A leaky bladder can make you feel self-conscious or cause you to limit your activities. Women aren’t the only ones who suffer from urinary incontinence. Men do, too — and more than you might think.
Bladder leaks in men are not rare. However, it is more challenging for men to come forward with this condition compared to women.
Are bladder leaks permanent? Do you have to learn to live with them? The answer is no.
Why Leaky Bladders Happen
According to the National Institute on Aging, the most common male bladder leak issues include:
- Overflow incontinence. Small amounts of urine leak from a bladder that is always full. An enlarged prostate blocking the urethra, diabetes and spinal cord injuries also can cause this type of incontinence.
- Stress incontinence. Urine leaks as pressure is put on the bladder during exercise, coughing, sneezing, laughing or lifting heavy objects. This is most common in men who have undergone prostate surgical treatments.
- Urge incontinence. You have a sudden need to urinate and can’t hold it long enough to get to the toilet. This is more common when you have a medical issue such as Parkinson’s disease, Alzheimer’s disease, multiple sclerosis (MS), bladder stones, diabetes or take some medications that may increase your urine output.
- Functional incontinence. Even if you have normal bladder control, arthritis or another medical condition can make it hard to move quickly enough to reach the restroom.
Can I Fix Bladder Leaks?
Fortunately, science has brought us to a place where you no longer need to simply live with urinary incontinence. There are many ways — from lifestyle and habit changes to medications, physical therapy, surgeries and protective garments and pads, and even a surprising clamp device — to manage leaky bladder symptoms.
You also can manage your personal habits, such as foods and beverages you consume, as well as smoking and drinking alcohol.
Your course of treatment and management depends on the cause of your leaky bladder. But it is possible to manage your symptoms and regain your lifestyle and confidence.
Treatments For Leaky Bladder
With the guidance of your healthcare provider, there are many routes available for you to get your life back.
Treatment starts with a professional medical diagnosis, which will identify the cause of the bladder leakage. From there, treatments range from conservative to more invasive and may include the following:
Lifestyle Changes and Habit Monitoring. A first-line course of action, this is where bladder leak therapy begins and is often successful. Learning to monitor personal habits, such as emptying your bladder on a fixed schedule, prepping for physical activities, and wearing protective pads and undergarments can create a solid foundation for managing bladder leaks. And, if you smoke, stop. Smoking contributes to conditions that trigger bladder leaks.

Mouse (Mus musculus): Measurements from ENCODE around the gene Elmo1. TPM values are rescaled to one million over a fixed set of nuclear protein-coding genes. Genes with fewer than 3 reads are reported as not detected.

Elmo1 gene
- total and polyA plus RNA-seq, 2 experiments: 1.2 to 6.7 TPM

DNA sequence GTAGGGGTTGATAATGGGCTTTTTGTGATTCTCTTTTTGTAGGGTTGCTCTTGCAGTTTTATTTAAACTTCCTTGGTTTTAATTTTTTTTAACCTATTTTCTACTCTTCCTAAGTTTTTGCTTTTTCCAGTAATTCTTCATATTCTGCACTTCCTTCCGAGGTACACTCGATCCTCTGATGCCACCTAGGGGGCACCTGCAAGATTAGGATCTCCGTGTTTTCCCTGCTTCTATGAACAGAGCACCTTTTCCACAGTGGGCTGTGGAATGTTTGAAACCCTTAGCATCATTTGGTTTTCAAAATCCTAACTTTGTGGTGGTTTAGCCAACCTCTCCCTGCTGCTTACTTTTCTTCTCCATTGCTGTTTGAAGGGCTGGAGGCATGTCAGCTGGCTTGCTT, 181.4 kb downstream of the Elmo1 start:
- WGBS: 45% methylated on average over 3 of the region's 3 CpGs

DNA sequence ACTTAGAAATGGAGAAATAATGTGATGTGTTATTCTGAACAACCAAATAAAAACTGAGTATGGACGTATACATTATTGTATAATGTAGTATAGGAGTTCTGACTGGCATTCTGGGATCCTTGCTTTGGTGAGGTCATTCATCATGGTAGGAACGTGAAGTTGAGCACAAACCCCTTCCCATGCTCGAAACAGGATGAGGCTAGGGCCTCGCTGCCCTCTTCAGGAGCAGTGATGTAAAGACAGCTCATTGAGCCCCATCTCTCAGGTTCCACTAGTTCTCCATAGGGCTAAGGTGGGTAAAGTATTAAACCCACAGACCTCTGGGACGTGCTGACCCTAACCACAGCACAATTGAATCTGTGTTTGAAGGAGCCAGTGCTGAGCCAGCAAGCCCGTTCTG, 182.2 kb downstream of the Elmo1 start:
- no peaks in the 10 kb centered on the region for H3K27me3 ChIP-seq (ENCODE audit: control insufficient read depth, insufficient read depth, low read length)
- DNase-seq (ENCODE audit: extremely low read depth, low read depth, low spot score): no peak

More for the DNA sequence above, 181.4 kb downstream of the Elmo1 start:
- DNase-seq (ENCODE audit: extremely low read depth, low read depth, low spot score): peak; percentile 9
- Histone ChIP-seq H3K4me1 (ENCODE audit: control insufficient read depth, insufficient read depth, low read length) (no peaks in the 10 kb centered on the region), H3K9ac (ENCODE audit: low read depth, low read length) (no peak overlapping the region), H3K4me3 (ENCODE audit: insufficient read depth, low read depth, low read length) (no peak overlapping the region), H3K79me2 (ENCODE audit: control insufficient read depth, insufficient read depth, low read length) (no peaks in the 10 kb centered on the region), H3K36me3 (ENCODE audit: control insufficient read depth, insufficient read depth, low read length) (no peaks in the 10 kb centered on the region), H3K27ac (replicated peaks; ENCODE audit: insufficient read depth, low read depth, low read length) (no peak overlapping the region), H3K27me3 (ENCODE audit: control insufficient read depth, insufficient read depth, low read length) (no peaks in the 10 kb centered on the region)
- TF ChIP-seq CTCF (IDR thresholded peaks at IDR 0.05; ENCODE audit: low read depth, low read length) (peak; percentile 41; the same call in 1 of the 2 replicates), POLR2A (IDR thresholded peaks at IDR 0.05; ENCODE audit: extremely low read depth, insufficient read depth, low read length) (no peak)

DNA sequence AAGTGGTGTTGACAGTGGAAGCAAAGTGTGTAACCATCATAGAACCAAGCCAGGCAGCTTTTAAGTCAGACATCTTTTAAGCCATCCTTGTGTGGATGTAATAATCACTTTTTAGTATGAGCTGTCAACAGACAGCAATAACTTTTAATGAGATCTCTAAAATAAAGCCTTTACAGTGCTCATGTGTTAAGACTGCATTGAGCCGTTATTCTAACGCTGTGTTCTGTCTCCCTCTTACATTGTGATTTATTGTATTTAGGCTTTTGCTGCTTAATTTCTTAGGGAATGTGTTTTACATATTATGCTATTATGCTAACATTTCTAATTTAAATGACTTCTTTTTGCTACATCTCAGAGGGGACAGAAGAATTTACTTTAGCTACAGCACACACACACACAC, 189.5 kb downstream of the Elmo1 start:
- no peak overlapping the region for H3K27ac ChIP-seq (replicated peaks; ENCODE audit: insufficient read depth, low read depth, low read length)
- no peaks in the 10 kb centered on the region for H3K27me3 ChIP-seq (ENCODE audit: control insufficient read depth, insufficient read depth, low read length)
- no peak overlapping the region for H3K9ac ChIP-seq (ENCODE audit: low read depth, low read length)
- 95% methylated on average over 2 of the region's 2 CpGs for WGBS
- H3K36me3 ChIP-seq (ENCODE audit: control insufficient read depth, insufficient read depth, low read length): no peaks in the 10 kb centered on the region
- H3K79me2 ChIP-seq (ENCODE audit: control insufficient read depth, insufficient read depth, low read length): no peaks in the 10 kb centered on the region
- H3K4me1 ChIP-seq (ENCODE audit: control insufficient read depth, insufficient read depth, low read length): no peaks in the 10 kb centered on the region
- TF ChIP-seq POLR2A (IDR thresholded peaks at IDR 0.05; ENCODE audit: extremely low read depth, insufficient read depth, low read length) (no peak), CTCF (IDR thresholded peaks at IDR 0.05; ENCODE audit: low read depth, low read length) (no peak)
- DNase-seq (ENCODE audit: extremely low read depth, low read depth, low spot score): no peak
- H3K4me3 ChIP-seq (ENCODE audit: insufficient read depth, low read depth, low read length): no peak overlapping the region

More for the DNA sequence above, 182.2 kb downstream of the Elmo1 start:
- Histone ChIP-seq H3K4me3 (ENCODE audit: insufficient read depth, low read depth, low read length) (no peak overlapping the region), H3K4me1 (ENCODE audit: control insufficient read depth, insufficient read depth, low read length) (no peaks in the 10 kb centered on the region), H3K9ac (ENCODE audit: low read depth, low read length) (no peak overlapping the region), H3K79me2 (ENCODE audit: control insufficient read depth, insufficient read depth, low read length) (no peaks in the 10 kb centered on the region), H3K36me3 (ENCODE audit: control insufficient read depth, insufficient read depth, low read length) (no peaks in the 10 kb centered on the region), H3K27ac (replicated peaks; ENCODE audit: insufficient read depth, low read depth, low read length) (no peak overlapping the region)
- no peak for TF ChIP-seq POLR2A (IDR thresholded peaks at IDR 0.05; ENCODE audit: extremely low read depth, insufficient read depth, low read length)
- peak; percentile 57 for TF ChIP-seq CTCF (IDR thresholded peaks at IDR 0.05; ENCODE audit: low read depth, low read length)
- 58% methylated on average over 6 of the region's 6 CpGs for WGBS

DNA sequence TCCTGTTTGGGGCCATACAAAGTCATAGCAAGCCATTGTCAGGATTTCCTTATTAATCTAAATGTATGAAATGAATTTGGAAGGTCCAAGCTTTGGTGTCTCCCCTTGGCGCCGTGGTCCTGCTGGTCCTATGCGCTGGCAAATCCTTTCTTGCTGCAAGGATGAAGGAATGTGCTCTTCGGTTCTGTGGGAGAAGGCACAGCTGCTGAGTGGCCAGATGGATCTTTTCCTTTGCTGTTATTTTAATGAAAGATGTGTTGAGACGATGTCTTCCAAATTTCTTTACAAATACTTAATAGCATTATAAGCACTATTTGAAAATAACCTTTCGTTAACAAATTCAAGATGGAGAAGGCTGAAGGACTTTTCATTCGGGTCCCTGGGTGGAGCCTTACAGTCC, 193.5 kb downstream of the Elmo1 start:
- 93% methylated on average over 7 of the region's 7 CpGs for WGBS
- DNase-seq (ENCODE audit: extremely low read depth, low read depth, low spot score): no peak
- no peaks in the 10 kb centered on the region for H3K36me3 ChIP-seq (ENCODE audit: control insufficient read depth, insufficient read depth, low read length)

Food and Beverage Intake. Lifestyle factors such as foods, fluid intake and daily habits can play a significant role in managing bladder leaks. Some foods and beverages have a diuretic effect, which prompts your kidneys to release sodium into your bloodstream, removes water from your blood and results in more urine. Foods and beverages to avoid include:
- Green and black tea
- Alcoholic beverages
- Any fluids that have a diuretic effect
You don’t need to feel like you’re giving up your favorite foods. There are plenty that can help you reduce leaks naturally.
Physical Therapy. Not just for women, there’s an exercise for that! With this other first-line treatment, physical therapists who are specially trained for incontinence management can help strengthen a weak or overstressed bladder.
Medications. There are medications to help alleviate leaks, especially in cases of overactive bladder. When necessary, the addition of medication to physical therapy can decrease leaks by up to 50 percent. Medication therapies can include Botox injections.
Nerve Stimulation. If more conservative options don’t make a notable difference, therapies such as nerve stimulation, in which a special device sends electrical impulses to nerves that control your bladder, may help.
Prescription Clamps. Certain devices, prescribed by your doctor, can clamp or “plug” leaks temporarily for occasions, such as long drives, when you may not have access to a restroom.
Start by Talking with Your Doctor
With a professional medical diagnosis and guidance, you don’t need to “go it alone.” Advances in treating bladder leaks have made it possible to regain your confidence and get back to the activities you love. Get started by talking to your doctor or urologist today.
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